This is my mother in law’s, Muriel, recipe. She is renowned all over Lewiston, ME for her “meat pies” which is the local colloquialism for tourtière. Dan (my husband and her son) tells me, they were usually served between Thanksgiving and New Year’s. The pies freeze well, which is great for entertaining because you can pop them in the oven for an hour, and spend time with your guests. Typically pickles or piccalilli are served as the pies are very rich.

Anyone who cooks will find it no surprise that family recipes to be vague in the details of measurements- it’s “a shake of this”, “a handful of that”, but hardly ever 1/4 cup of something.  Learning from watching and helping  your grandmother cook often made specific measurements for ingredients unnecessary, I think. In Muriel’s case, my father in law was her “taster” and she’d add the spices and he’d taste, they’d repeat the process until he gave the ok, then it was properly spiced. Since I don’t have Larry here to guide me, I have to use my own wits and rely on Dan’s tastebuds to make sure that the meat pies taste just so. Ground cloves is one of the spices and if you add too much, it all goes down in flames.

I’ve done my best to try and approximate measurements. Try to use ground pork that is decently marbled. Pork that is too lean will be too dry. I get my pork from a local farm. You can grind it yourself, or ask the butcher at the grocery store, from a pork shoulder, which has a moderate amount of fat.

(French Canadian Pork Pie, Muriel Nadeau’s recipe)
Makes 4 pies

4 double pastry crusts
(This recipe is for a top and bottom crust, so make this 4 times. I make them separately because I like to control the portions)
2 cups sifted flour
1 stick unsalted butter
1/2 tsp salt
1/4-1/2 cup ice water

In a food processor or by hand, cut butter into flour and salt. When the butter/flour blend looks like peas, add water 1/4 cup at a time until the dough just comes together. Form into a ball, flatten into a disc and refrigerator until needed.

*Some recipes for pastry crusts call for 2 sticks of butter and less water. I find that the pastry gets too greasy. If you want to up the fat, then you can go with 1-1/2 sticks of butter and cut back the water by half or so, depending on the humidity in your house.

**You can also use vegetable shortening or lard for your crust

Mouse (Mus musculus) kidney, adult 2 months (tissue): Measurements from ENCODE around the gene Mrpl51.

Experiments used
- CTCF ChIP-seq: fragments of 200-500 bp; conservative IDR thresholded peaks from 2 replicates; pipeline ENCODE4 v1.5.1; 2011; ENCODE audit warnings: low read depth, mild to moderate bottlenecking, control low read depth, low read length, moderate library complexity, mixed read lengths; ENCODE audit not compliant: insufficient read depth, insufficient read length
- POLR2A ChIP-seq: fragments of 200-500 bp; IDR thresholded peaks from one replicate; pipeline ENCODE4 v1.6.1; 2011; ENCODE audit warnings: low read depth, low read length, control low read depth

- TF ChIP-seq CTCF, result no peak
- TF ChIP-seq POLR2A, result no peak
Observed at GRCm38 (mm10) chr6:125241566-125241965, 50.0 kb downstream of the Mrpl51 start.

4 lbs ground pork
4 medium onions, finely chopped
4 medium potatoes, diced
1 cup water
10 saltine crackers, finely crushed
2 tsp salt and 1 tsp pepper
Spice blend:
2 T cinnamon
3 tsp allspice
3/4 tsp ground cloves

Cook pork with onions, salt, pepper and water. Stir frequently to break up the meat, you can use a potato masher. Cover and allow to simmer for about 3 hours.

After 3 hours, add 1-1/2 T of the spice blend. Mix in well and allow to cook, partially covered, for another 1 hours or so, or until most of the liquid has evaporated.

Cook the potatoes and run through a ricer or mash well. Add to the pork mixture, along with the crushed saltines. Taste and add salt, if you feel it needs it.

Put the pork mixture into a large bowl. Cover with plastic wrap.  Refrigerate overnight.

Day 2:

Divide pork mixture into 4 equal portions. I used a food scale and it works out to about 1-1/2 pounds of pork per pie.

Roll out 4 bottom crusts. (I tend to do this one pie at a time to keep the dough as cold as possible because, you know, butter. If you use vegetable shortening, this isn’t much as an issue as it doesn’t need refrigeration.)

Fill each crust with its portion of pork. I use a graduated spatula to smooth out the mixture.

Roll out your top crust. I brush a little water along the edge of the bottom crust to ensure a seal. Trim the crusts, roll under and then crimp the edges.

Brush the top with a beaten egg or cream (milk in a pinch).

Bake at 350 for an hour.

Alternatively, you can freeze the pies before baking. I put them in the freezer until frozen, then wrap in plastic wrap and foil. I find them easier to handle when frozen. Brush with cream or milk and then bake at 350 for an hour and ten minutes.


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